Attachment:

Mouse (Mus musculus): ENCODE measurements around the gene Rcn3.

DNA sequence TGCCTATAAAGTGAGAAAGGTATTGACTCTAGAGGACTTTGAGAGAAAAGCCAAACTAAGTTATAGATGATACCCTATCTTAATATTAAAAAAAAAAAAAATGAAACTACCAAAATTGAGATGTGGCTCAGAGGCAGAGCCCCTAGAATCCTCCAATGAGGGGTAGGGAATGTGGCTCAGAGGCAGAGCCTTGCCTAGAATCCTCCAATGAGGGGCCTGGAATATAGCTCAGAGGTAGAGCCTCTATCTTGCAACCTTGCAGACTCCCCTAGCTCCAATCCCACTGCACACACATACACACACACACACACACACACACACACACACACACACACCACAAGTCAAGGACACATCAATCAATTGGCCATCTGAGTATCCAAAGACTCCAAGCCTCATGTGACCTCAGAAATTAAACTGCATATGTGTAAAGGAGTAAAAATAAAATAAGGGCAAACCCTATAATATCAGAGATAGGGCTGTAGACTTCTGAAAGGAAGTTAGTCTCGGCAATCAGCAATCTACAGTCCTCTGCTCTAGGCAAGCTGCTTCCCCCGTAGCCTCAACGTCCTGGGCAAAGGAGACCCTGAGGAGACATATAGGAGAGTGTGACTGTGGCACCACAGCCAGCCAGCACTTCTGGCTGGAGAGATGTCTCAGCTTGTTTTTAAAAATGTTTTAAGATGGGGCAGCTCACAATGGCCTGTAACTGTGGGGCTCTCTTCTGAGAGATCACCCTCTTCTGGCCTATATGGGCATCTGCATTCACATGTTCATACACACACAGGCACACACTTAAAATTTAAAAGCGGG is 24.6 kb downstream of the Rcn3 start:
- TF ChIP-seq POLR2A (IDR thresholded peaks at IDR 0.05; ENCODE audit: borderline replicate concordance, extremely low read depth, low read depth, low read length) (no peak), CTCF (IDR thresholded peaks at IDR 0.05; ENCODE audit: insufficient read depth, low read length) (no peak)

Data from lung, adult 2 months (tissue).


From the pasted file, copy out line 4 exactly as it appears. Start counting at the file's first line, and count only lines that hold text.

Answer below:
Data from lung, adult 2 months (tissue).